Steamboat Geyser erupts for 8th time since March

Steamboat geyser on June 4th/Courtesy Arthur Haeussler.jpg

Steamboat Geyser erupted for the eighth time this year at 9:04 a.m. Monday morning.

According to officials the geyser’s water stage lasted for about 30 minutes. The steam stage followed, which lasted throughout the day and was accompanied by a low rumble and billowing white steam.

Steamboat had been inactive for decades, but with its first eruption on March 15 it has proven to be a very active season for the geyser.

Jeff Hungerford is the chief geologist at Yellowstone National Park and said they haven't seen Steamboat this active since the 1960s and 1980s.

Even larger than Old Faithful, when Steamboat erupts it shoots a near-boiling water column into the air that can reach up to 345 feet.

"Geysers are the surface expression of the volcano that lies beneath us here," Hungerford said. "The water works down through all of the flows that you see around us, and it's super-heated and comes up and expresses itself as steam and hot water," he added.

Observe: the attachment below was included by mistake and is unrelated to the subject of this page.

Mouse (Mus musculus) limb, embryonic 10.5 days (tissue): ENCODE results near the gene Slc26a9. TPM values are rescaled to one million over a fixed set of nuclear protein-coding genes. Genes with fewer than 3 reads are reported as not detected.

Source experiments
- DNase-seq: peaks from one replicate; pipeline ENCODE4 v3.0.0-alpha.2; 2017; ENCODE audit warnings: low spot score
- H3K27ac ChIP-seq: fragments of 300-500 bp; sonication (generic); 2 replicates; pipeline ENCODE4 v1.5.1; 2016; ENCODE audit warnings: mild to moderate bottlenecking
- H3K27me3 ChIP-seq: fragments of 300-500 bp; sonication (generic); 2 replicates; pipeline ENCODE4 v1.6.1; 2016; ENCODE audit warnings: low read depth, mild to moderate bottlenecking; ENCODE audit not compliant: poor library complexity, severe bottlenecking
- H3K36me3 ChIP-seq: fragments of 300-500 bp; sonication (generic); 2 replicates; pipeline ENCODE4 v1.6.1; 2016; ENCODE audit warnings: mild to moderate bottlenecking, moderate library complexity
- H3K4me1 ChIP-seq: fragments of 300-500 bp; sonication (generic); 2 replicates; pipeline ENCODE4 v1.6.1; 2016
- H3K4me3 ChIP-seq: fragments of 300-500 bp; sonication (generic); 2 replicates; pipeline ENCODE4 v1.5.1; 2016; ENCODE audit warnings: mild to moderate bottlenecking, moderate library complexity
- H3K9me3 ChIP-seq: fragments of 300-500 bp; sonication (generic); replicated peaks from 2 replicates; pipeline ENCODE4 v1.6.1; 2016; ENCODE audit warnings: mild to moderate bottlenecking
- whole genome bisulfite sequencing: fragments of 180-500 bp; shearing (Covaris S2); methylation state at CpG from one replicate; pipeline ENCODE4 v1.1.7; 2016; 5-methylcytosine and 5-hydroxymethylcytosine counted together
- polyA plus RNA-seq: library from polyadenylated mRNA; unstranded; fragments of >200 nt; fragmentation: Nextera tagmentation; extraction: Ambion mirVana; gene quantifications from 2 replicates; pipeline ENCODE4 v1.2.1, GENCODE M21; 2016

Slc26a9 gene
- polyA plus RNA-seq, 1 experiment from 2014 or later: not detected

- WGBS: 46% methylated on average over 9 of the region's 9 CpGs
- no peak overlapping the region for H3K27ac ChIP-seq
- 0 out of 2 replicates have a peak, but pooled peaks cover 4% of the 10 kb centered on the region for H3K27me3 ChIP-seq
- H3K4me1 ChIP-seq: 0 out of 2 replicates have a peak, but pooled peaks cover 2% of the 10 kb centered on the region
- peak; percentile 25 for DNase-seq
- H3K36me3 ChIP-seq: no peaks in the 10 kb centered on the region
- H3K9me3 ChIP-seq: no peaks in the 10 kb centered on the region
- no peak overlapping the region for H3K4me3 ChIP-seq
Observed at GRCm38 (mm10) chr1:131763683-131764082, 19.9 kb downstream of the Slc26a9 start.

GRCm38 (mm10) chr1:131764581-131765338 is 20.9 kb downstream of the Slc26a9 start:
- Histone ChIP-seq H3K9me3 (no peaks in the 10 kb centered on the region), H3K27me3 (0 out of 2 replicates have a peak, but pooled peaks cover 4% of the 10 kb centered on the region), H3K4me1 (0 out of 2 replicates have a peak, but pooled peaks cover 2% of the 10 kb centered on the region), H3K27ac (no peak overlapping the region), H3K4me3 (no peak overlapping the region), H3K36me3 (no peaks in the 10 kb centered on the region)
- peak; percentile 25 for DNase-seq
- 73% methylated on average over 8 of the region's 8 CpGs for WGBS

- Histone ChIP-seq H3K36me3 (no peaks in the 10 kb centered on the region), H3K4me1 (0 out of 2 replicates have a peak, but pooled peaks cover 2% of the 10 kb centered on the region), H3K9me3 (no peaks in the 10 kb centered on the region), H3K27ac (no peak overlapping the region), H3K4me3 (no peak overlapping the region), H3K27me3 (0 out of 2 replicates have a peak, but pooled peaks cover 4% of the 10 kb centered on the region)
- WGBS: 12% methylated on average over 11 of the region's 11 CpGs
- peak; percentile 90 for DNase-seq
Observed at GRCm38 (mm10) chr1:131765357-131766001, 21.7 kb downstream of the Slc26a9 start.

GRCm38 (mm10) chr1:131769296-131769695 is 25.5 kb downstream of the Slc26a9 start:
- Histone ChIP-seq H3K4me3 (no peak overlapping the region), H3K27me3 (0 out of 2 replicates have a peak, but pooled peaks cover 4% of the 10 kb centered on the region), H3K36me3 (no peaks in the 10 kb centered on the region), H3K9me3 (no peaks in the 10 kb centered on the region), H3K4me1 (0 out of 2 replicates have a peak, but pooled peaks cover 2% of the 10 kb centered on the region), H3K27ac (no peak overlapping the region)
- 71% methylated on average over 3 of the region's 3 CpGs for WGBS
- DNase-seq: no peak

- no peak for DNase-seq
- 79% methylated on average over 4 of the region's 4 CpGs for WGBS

Hoping to see it in action, many observers like Bill Warnock and his brother have been sitting and waiting for the next eruption. They say it's worth the wait.

"Just the wildness of the roar that comes after you've been watching water surges going higher and higher; it's just an overwhelming power of nature -- a number of people here were crying, they were just overcome from being in the presence of something truly awesome," Warnock said.

Park officials say geysers are unpredictable and often go off in the middle of the night or in the early morning. If you’re planning a trip to Yellowstone, officials say there’s a chance it will erupt again in the next seven or eight days and advise visitors to plan accordingly.

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